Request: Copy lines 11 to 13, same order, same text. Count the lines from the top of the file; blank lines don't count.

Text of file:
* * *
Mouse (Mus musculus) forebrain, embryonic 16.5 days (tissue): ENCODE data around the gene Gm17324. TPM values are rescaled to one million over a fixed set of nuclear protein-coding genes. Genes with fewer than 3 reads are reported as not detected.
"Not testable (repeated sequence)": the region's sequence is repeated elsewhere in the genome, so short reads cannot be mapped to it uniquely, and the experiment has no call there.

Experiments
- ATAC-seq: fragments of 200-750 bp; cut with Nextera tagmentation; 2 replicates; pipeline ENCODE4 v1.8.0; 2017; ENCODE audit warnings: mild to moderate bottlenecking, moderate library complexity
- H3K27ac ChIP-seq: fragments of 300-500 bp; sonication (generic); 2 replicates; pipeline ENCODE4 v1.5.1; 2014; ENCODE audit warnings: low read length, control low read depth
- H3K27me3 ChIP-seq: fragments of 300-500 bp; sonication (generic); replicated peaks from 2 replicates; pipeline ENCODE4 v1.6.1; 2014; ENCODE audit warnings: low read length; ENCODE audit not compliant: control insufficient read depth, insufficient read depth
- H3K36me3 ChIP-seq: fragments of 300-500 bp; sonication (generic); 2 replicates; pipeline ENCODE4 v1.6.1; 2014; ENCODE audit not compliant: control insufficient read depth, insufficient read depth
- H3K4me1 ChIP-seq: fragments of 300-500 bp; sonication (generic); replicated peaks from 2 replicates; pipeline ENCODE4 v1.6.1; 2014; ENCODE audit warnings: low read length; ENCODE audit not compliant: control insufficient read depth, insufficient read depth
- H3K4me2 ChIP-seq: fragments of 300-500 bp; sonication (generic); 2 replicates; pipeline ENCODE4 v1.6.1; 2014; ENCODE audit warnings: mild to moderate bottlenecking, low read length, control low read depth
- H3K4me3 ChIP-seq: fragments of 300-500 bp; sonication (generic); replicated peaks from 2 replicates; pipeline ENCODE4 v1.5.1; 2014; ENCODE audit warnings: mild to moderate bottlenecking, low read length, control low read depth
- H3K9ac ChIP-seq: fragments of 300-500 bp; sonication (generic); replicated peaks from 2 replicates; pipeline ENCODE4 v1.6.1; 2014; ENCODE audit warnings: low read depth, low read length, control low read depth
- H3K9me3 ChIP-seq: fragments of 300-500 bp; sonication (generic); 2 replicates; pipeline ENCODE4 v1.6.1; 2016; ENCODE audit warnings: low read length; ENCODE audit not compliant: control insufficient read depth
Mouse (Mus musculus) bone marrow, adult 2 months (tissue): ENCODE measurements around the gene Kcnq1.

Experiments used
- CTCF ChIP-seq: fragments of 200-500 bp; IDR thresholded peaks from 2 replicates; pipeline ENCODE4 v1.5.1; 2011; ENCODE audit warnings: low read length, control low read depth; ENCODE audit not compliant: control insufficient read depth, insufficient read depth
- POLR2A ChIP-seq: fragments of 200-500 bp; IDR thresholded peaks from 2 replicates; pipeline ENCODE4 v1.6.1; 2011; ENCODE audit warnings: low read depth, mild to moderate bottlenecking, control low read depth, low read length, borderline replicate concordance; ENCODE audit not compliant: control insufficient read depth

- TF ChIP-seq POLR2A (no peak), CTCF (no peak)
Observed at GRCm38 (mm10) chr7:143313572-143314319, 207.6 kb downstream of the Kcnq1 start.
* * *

- H3K9ac ChIP-seq: fragments of 300-500 bp; sonication (generic); replicated peaks from 2 replicates; pipeline ENCODE4 v1.6.1; 2014; ENCODE audit warnings: low read depth, low read length, control low read depth
- H3K9me3 ChIP-seq: fragments of 300-500 bp; sonication (generic); 2 replicates; pipeline ENCODE4 v1.6.1; 2016; ENCODE audit warnings: low read length; ENCODE audit not compliant: control insufficient read depth
Mouse (Mus musculus) bone marrow, adult 2 months (tissue): ENCODE measurements around the gene Kcnq1.